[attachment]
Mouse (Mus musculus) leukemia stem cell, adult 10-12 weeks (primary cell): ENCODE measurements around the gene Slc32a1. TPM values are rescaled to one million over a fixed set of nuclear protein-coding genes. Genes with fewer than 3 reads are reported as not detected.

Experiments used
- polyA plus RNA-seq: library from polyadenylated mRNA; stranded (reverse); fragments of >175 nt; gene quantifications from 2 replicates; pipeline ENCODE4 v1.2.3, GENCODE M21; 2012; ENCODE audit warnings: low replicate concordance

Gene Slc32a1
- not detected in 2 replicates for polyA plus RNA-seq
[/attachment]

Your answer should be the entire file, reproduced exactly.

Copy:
Mouse (Mus musculus) leukemia stem cell, adult 10-12 weeks (primary cell): ENCODE measurements around the gene Slc32a1. TPM values are rescaled to one million over a fixed set of nuclear protein-coding genes. Genes with fewer than 3 reads are reported as not detected.

Experiments used
- polyA plus RNA-seq: library from polyadenylated mRNA; stranded (reverse); fragments of >175 nt; gene quantifications from 2 replicates; pipeline ENCODE4 v1.2.3, GENCODE M21; 2012; ENCODE audit warnings: low replicate concordance

Gene Slc32a1
- not detected in 2 replicates for polyA plus RNA-seq